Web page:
February 23, 2012 in Sports

Defense, free-throw shooting lift Gonzaga over BYU

By The Spokesman-Review
 
Picture story: Gonzaga vs. BYU (Feb. 23)

Gonzaga got worked over on the offensive boards, didn’t shoot particularly well and turned the ball over too much. All painful, but not fatal.

What the Bulldogs did do was defend, get to the free-throw line and play full throttle, and that was more than enough to carry Gonzaga to a 74-63 West Coast Conference men’s basketball victory over cold-shooting BYU in front of 6,000 Thursday at the McCarthey Athletic Center.

“That was probably as physical as it has been all year for us,” Gonzaga coach Mark Few said. “We did a great job defensively and we did a great job of getting to the free-throw line (by) attacking their double-teams and pressure.”

The victory keeps Gonzaga’s chances of a 12th consecutive WCC title alive, but the Bulldogs (22-5, 12-3) need a win at San Diego on Saturday and a Saint Mary’s loss at San Francisco to share the crown with the Gaels. Saint Mary’s (24-5, 13-2) crushed Portland 70-43. The Gaels and Bulldogs, who have clinched at least the No. 2 seed, will have byes into the semifinals of the WCC Tournament next week in Las Vegas.

Gonzaga broke away in the first half with a 16-4 run, spurred by two 3-pointers by Kevin Pangos and one by Gary Bell Jr. The spurt boosted Gonzaga’s lead to 31-18 and the Bulldogs settled for a 37-27 advantage at half.

When the Bulldogs got the ball inside with post feeds or dribble penetration, they drew fouls and cashed in by making 12 of 15 free throws in the first 20 minutes. BYU, which was without standout senior forward Noah Hartsock (knee) for most of the game, made 11 of 44 from the field. The Cougars collected 15 offensive rebounds, but only converted them into eight points.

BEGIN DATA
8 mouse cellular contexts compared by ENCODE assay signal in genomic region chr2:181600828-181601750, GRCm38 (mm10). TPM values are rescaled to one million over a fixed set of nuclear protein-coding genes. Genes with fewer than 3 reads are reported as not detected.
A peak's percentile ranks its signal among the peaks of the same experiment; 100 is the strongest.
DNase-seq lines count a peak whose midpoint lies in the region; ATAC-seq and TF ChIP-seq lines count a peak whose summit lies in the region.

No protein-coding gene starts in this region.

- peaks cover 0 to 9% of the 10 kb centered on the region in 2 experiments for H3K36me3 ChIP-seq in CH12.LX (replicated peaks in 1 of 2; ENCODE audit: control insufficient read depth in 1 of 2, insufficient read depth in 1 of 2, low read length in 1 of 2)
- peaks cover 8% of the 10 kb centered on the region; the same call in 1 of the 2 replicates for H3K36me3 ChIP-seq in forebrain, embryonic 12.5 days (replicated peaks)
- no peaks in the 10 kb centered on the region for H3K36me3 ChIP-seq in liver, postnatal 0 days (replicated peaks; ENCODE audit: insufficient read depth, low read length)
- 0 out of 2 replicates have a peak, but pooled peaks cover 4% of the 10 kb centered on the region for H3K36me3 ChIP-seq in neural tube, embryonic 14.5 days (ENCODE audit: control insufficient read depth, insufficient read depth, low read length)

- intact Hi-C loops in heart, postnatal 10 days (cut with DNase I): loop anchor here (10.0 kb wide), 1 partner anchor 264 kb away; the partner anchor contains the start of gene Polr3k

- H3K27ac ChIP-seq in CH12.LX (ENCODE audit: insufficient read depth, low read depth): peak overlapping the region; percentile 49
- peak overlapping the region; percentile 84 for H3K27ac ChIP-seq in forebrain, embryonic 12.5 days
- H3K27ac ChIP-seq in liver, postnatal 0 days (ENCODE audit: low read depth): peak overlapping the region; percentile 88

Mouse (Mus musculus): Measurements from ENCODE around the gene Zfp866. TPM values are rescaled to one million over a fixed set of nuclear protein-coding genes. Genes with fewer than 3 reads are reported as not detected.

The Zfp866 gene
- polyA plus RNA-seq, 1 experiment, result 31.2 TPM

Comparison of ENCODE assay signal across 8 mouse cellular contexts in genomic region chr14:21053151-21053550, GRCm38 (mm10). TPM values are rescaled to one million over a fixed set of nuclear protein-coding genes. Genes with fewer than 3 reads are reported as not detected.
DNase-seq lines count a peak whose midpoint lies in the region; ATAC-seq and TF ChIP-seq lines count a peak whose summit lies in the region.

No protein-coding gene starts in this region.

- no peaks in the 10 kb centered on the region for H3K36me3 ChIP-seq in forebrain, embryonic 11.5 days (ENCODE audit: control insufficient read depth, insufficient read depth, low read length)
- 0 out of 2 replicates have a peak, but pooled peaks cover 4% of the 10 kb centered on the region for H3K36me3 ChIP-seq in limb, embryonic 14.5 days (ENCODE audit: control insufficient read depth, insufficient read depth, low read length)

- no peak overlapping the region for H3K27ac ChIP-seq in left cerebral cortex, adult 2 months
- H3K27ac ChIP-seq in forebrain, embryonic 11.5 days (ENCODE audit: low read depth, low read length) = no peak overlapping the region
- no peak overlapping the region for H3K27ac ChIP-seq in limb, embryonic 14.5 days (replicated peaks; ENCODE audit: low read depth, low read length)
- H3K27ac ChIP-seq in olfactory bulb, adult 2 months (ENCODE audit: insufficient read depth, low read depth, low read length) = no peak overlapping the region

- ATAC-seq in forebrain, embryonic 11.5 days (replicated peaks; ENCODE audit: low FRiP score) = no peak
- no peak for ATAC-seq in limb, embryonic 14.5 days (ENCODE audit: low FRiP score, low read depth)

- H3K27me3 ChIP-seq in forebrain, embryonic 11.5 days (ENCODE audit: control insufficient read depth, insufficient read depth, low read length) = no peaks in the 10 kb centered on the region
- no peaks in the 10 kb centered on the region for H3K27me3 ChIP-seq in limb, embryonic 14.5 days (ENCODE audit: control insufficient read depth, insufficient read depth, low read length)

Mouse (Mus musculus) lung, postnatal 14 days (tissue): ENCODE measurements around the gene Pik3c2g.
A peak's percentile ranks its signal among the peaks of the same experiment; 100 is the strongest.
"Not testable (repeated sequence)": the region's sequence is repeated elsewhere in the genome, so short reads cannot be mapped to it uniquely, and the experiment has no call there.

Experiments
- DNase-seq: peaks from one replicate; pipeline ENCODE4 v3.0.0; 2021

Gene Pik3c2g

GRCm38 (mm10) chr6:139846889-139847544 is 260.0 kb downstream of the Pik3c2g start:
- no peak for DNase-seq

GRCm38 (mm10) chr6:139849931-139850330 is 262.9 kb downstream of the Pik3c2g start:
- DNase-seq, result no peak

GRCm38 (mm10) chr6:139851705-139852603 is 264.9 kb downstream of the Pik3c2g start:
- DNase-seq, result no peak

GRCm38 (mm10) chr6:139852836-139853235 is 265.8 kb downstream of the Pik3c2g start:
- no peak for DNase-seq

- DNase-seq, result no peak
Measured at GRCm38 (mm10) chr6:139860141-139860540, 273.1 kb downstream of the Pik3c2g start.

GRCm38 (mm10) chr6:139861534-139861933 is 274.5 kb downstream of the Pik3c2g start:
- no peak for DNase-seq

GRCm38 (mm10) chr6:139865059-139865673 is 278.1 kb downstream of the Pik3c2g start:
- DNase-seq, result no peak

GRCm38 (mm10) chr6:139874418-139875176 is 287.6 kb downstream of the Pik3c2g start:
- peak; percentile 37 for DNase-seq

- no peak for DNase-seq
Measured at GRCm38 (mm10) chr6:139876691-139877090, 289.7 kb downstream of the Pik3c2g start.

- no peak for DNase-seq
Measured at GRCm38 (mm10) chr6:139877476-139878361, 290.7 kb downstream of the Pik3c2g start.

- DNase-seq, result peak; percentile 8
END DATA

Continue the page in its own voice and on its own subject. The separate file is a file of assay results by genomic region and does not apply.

“We played with poise,” said junior forward Elias Harris, who finished with 19 points and equaled his career high with 16 rebounds. “We realize what we need to do to be successful, and that’s play hard on the defensive end and drive their shooting percentages down. It wasn’t perfect on the offensive end, we can make more improvement there, but we’re still a young team and it takes time.”

Gonzaga stretched its lead to 48-31 with a spurt fueled by Guy Landry Edi’s five points and Harris’ four points. From there, the fouls and turnovers began stacking up. BYU (23-7, 11-4) rallied within seven, but Gonzaga held on to complete an 8-0 record in WCC home games.

“We fought hard, despite our shooting percentage,” said BYU forward Brandon Davis, who overcame a slow start to finish with 23 points, 10 rebounds and six steals. “We stayed confident and kept getting shots we wanted. You have nights like this where it’s not falling.”

Pangos finished with 18 points and Bell added 12 points. The Bulldogs made just 39 percent of their shots, but they were 6 of 13 on 3-pointers and 36 of 44 at the free-throw line (81.8 percent). Pangos made 10 of 13 free throws, Harris 10 of 12.

The Bulldogs committed 20 turnovers, 15 in the second half. Gonzaga had 19 turnovers in an 83-73 road loss to BYU last month.

“We didn’t give up 26 breakaway points on layins, or whatever that number was (in Provo),” Few said.

Hartsock played seven minutes in the first half and didn’t attempt a shot. He sat out the second half.

“You could tell they were struggling without him,” said Harris, who brought the crowd to its feet with a one-hand jam on a lob pass from Pangos in the closing minutes.

BYU guard Matt Carlino scored 18 points, but he made just 7 of 23 shots. The Cougars made 24 of 78 field-goal attempts (31 percent) and 6 of 28 3-pointers (21.4 percent). BYU grabbed 23 offensive rebounds to GU’s 7, but only had a 15-12 edge in second-chance points.

“We might have been a little bit impatient and rushed,” Cougars coach Dave Rose said. “Gonzaga has a tendency to hurry you up because they are long, athletic and physical, which sometimes causes you to take quicker shots.”

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